Eat, Love, Play: Food and Sydney's gay culture
SYDNEY: A special free talk at Surry Hills Library tonight will attempt to recreate some of the memories and stories from some of Sydney’s cafes, restaurants and supper clubs that have played a historically important role in the social lives of the LGBT community in this city.
The Eat, Love, Play talk by acclaimed writer and historian, Garry Wotherspoon (pictured), will take place as part of City of Sydney’s History Week.
The theme for History Week 2011 is ‘EAT History’ and is focused on looking at who ate what and where in the past, how we cooked and where our food came from.
While many of us today may stop by and have a late evening drink at the Colombian Hotel or a lazy Sunday brunch at one of the cafes along Crown Street serving all day breakfasts, many other food and drink hotspots known for welcoming their LGBT clientele have sadly been confined to the corners of history.
Wotherspoon is a former academic at the University of Sydney and the author of books such as Being Different: nine gay men remember, and City of the Plain: a history of Sydney’s homosexual and gay subcultures since the 1920s.
His talk tonight will explore how the partaking of food, and the places where this has occurred, have been an integral part of gay social life over the past century in Sydney, particularly prior to gay lib and law reform.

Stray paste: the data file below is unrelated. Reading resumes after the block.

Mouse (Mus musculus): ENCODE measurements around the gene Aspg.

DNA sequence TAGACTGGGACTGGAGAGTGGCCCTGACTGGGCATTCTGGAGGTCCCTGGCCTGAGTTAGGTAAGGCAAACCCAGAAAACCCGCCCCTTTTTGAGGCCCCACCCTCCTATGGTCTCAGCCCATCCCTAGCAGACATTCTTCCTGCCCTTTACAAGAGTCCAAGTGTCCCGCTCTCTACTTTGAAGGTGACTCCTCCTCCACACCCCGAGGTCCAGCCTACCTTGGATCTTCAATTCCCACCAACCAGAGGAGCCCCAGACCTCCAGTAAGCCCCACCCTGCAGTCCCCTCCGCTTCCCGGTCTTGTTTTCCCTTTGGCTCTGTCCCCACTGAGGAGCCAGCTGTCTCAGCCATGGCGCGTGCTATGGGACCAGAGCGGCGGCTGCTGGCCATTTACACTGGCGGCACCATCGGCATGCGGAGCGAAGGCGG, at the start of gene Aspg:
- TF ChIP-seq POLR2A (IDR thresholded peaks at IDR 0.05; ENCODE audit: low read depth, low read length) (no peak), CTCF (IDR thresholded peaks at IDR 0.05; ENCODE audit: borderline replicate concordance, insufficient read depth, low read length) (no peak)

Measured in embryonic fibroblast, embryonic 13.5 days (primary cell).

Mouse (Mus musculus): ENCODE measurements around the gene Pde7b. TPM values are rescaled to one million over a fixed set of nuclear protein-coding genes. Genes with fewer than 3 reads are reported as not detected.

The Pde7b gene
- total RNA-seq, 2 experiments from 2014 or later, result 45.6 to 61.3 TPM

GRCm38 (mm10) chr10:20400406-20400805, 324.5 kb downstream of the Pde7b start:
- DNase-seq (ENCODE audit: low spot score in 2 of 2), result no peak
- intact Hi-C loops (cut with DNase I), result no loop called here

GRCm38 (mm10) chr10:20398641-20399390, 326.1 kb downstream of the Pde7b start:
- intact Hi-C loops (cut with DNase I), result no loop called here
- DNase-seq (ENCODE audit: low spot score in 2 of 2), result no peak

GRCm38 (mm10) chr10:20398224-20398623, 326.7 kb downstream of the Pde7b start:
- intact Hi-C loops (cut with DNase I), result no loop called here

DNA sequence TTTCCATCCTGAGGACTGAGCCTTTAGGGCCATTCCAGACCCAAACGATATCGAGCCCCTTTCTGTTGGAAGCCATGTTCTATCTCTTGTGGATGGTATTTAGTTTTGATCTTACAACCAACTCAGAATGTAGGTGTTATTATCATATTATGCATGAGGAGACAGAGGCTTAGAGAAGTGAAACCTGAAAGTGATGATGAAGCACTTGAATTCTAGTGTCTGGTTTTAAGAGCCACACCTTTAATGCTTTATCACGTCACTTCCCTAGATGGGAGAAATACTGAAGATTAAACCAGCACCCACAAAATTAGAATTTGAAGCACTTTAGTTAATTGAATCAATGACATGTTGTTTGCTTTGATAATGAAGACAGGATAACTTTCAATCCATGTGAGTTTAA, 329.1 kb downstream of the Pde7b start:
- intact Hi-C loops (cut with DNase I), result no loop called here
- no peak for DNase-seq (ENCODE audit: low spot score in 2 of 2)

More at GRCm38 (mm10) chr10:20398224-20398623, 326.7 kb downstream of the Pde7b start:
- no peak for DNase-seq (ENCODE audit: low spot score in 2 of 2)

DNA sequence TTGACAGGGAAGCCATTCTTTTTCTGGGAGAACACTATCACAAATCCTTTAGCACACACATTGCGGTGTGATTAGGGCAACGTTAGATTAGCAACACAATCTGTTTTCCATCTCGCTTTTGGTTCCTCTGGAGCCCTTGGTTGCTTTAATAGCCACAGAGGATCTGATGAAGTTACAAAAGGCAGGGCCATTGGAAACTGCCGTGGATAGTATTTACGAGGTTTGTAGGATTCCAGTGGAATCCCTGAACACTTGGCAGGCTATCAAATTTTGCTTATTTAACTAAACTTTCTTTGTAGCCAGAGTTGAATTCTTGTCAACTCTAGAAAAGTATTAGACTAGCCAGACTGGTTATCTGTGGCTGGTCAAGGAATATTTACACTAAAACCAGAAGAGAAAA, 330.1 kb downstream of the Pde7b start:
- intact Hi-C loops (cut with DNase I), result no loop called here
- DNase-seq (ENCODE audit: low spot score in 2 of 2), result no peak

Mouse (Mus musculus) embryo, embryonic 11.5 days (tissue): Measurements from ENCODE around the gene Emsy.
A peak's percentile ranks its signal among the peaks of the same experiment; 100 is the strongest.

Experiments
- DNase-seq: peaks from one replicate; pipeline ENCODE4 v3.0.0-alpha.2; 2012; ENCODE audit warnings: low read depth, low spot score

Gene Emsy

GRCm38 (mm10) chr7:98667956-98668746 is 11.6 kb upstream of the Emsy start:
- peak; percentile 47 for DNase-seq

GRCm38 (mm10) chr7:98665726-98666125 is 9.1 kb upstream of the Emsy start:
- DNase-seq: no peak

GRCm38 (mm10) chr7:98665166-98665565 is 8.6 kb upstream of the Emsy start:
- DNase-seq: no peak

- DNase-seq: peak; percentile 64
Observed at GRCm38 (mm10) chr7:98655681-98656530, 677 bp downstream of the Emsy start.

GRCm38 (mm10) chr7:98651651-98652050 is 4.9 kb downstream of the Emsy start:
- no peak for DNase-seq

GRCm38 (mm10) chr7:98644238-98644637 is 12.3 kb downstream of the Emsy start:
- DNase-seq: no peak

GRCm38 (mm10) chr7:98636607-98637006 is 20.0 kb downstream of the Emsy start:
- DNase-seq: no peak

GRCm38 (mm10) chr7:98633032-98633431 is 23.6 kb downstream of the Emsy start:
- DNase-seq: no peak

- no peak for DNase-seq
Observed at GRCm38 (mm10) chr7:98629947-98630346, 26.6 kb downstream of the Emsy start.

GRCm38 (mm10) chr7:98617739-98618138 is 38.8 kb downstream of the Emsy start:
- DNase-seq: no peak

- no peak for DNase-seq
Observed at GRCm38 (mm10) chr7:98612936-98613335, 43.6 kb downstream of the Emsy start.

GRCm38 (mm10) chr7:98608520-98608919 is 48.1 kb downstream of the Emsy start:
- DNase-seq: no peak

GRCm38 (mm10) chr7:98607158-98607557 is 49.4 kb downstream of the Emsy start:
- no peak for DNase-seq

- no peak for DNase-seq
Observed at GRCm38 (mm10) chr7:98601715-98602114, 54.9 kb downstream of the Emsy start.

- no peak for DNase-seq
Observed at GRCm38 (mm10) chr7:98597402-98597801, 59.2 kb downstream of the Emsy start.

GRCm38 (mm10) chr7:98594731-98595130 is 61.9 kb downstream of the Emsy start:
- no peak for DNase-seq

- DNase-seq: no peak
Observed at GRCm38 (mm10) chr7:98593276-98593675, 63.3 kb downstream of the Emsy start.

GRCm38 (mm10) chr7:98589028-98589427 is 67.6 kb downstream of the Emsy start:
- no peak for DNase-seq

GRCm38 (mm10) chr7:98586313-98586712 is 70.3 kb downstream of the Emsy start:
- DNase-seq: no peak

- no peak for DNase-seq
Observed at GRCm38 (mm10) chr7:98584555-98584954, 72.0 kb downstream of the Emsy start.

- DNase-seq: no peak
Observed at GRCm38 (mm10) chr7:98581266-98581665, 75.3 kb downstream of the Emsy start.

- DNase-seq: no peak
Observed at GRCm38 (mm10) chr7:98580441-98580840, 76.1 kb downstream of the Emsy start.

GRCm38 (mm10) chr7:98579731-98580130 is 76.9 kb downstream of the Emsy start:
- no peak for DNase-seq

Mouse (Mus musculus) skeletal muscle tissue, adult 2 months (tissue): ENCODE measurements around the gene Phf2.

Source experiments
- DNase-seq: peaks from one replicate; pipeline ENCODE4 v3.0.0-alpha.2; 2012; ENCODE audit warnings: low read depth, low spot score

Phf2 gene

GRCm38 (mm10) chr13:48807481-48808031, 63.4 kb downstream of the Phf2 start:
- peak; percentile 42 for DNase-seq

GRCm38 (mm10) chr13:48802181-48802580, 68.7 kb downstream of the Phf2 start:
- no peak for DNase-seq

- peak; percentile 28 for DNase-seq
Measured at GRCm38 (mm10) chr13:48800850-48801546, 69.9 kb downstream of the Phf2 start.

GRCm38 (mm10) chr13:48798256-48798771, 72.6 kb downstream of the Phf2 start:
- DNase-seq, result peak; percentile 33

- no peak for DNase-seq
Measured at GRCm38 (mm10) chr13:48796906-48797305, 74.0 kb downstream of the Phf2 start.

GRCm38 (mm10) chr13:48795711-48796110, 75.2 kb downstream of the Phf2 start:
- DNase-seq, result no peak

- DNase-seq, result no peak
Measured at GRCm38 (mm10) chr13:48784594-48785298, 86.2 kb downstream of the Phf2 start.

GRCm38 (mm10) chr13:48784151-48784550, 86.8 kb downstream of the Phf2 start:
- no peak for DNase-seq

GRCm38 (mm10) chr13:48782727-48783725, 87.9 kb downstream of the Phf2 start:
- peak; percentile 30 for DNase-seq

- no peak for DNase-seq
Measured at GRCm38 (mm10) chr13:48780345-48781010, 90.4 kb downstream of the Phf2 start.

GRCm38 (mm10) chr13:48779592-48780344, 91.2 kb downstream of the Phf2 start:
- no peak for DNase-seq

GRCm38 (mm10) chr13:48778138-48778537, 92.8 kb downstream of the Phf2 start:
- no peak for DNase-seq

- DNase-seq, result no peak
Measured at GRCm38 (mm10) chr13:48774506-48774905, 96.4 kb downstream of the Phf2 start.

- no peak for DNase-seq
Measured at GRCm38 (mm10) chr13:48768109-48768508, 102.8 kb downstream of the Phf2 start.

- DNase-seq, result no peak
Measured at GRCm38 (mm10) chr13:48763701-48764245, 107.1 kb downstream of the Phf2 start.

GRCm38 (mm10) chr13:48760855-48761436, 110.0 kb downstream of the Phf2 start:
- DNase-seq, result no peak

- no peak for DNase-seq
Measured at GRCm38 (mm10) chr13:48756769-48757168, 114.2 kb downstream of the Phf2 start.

He explained to Gay News Network recently how a number of venues from the 1930s onwards helped place the Harbour City eventually as “one of the gay capitals of the world”.
“Three venues that were undoubtedly very important were Madame Pura’s Latin Café, in the Royal Arcade in the City, the Purple Onion, in Kensington (where KKK now is), and Capriccios, in Oxford Street.
“In the 1930s, the Latin Cafe, run by Madam Helen Pura, was a very cosmopolitan venue, serving excellent European cuisine, things like beef stroganoff, spaghetti bolognaise, borsch and Russian dumplings, foods that were unheard of in Australia at the time,” Wotherspoon said.
Celebrities and some high-powered elites were also fond of the venue, with the café so famous that it even appeared in Christina Stead's novel Seven Poor Men of Sydney, lightly disguised as the 'Roman Cafe'.
Wotherspoon told Gay News Network that places like the Purple Onion and Capriccio’s helped blaze a trail through the 1960s and into later decades; during a time when rigid gender and sexual norms were being challenged locally and across parts of the western world.
“The Purple Onion opened in mid-1962. It had wonderful drag shows, funny and witty, and great theatre, even being reviewed by theatre critics of the time.
“Its [Capriccio’s] drag shows were spectacular, lots of Sydney’s best known drag queens performed there, supported by leggy boys in sequined codpieces and little else.
“The cover charge at these last two places got you some food, which was usually a plate of Jatz crackers and cubes of cheese or chopped up cabanossi sausage, dumped on the table,” Wotherspoon added.
Eat, Love, Play with Garry Wotherspoon will be held tonight at Surry Hills Library from 6-7pm. The event is free, however bookings are essential. Please contact Surry Hills Library on (02) 8374 6230.